‘Brakhage’ Coronavirus canceled this month’s Brakhage Center Symposium. It’ll probably cancel the two remaining Celebrating Stan programs this semester as well — damn coronavirus. Need your Brakhage fix? Stream Jim Shedden’s documentary about the experimental filmmaker and CU-Boulder professor for free on Vimeo, and let Brakhage set you right.
‘After the Storm’ Ryota is a successful novelist, but he’s also a louse of a son, a failure as a spouse and a flop as a father. But he needs a place to stay. Typhoon’s a-coming and his mother, ex-wife and estranged son will have to let him ride it out in their cramped little apartment. It’s quiet, sweet and surprisingly hopeful — just the sort of story you’d expect from Japanese maestro, Hirokazu Kore-eda. His latest, ‘The Truth’, will hit theaters after this storm passes. Until then, give ‘After the Storm’ a stream via Kanopy.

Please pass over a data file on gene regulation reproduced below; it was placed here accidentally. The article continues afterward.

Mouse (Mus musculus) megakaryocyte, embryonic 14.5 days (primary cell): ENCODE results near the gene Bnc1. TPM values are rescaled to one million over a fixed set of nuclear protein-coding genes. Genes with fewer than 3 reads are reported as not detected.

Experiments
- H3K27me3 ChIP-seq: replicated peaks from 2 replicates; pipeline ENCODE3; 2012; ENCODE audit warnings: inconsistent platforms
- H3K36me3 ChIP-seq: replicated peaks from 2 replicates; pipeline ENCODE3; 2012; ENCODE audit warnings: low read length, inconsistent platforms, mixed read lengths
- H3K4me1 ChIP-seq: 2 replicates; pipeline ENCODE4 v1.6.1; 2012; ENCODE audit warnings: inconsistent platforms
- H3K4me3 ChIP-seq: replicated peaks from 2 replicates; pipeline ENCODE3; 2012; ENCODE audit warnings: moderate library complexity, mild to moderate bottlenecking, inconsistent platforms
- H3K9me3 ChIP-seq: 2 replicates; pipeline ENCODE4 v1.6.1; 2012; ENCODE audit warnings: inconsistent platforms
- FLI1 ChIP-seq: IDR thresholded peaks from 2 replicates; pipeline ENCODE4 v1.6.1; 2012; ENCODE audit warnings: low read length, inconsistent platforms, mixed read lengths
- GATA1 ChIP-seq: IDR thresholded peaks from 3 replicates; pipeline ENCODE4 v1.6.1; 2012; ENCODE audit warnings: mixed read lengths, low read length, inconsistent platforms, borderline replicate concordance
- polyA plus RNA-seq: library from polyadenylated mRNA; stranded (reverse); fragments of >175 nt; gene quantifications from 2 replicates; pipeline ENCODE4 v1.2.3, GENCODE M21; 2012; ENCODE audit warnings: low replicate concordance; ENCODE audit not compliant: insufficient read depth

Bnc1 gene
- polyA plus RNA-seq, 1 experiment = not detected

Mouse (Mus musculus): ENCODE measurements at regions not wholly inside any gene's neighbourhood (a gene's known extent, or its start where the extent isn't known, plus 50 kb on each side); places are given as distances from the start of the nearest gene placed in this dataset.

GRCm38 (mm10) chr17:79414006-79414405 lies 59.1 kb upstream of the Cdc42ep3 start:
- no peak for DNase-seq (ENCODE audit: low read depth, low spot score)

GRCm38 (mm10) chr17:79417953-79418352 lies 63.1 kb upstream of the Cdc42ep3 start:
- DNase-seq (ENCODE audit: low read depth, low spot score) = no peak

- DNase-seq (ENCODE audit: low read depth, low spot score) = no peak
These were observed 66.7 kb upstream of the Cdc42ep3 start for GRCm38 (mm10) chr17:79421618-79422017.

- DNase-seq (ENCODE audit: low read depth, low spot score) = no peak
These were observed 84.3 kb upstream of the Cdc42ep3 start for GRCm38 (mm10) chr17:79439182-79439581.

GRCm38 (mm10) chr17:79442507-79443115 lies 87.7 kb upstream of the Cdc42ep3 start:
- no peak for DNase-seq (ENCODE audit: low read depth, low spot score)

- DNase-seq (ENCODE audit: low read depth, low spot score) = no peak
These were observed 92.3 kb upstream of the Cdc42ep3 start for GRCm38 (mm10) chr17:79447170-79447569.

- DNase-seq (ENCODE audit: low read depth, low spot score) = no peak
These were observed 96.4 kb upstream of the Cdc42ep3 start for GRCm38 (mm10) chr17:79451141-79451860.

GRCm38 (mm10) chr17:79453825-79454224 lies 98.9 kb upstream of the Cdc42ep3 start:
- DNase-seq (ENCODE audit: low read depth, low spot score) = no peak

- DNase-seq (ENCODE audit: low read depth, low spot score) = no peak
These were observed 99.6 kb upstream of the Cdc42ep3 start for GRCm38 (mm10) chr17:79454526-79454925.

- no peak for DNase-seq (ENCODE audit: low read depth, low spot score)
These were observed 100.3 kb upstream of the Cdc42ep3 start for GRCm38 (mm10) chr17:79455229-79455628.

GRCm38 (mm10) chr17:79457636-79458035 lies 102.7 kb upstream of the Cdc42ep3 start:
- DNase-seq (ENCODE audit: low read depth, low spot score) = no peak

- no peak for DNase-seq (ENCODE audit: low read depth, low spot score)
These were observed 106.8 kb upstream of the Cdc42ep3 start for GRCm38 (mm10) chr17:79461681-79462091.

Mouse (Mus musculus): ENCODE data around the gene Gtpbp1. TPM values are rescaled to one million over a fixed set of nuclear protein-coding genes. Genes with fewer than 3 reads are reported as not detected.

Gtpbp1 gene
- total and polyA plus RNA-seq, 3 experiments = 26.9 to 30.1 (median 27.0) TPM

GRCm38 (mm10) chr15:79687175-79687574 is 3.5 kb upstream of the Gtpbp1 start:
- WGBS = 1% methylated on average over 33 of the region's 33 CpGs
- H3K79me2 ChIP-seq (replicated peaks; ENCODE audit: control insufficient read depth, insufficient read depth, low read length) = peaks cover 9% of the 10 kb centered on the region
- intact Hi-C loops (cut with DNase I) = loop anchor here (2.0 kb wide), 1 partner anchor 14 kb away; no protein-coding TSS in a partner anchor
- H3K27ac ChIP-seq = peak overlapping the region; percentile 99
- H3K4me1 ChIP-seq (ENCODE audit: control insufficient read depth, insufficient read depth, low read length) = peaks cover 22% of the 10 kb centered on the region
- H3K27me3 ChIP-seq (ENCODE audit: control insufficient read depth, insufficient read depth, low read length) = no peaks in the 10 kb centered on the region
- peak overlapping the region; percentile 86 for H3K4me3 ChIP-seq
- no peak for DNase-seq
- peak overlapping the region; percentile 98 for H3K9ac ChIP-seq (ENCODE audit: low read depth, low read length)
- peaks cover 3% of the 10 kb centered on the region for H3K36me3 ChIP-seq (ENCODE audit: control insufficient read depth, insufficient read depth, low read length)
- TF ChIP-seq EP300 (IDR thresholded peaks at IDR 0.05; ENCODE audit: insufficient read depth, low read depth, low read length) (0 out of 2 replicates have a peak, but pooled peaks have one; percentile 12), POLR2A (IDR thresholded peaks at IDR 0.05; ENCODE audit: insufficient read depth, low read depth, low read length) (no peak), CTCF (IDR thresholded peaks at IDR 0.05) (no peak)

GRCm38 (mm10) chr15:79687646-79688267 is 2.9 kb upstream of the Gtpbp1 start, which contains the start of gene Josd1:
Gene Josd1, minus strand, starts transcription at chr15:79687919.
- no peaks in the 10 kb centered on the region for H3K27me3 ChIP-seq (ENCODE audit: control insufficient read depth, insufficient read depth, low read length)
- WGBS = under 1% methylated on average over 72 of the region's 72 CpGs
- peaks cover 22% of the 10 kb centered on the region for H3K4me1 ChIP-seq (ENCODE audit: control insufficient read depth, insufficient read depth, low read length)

‘American Factory’ Winner of the 2019 Oscar for Best Documentary, ‘American Factory’ tells the tale of a shuttered Ohio auto plant brought back to life thanks to Chinese investors (sort of). In today’s world and today’s economy, there’s no such thing as local, no matter how hard we want to believe. On Netflix.
‘The Housemaid’ Dong-sik Kim just needed a little extra help around the house. He’s busy working at the factory during the day, composing music at night. His wife takes care of their two kids, but when she becomes pregnant with their third, help must be hired. Enter Myung-sook, young, attractive and completely unhinged. At first, you think Myung-sook is a stock femme fatale, but then she becomes so much more. Claustrophobic and relentless, ‘The Housemaid’ is the perfect intersection of noir and horror, and one of South Korea’s greatest films. ‘Parasite’ got you hankering for more? ‘The Housemaid’ is at The Criterion Channel.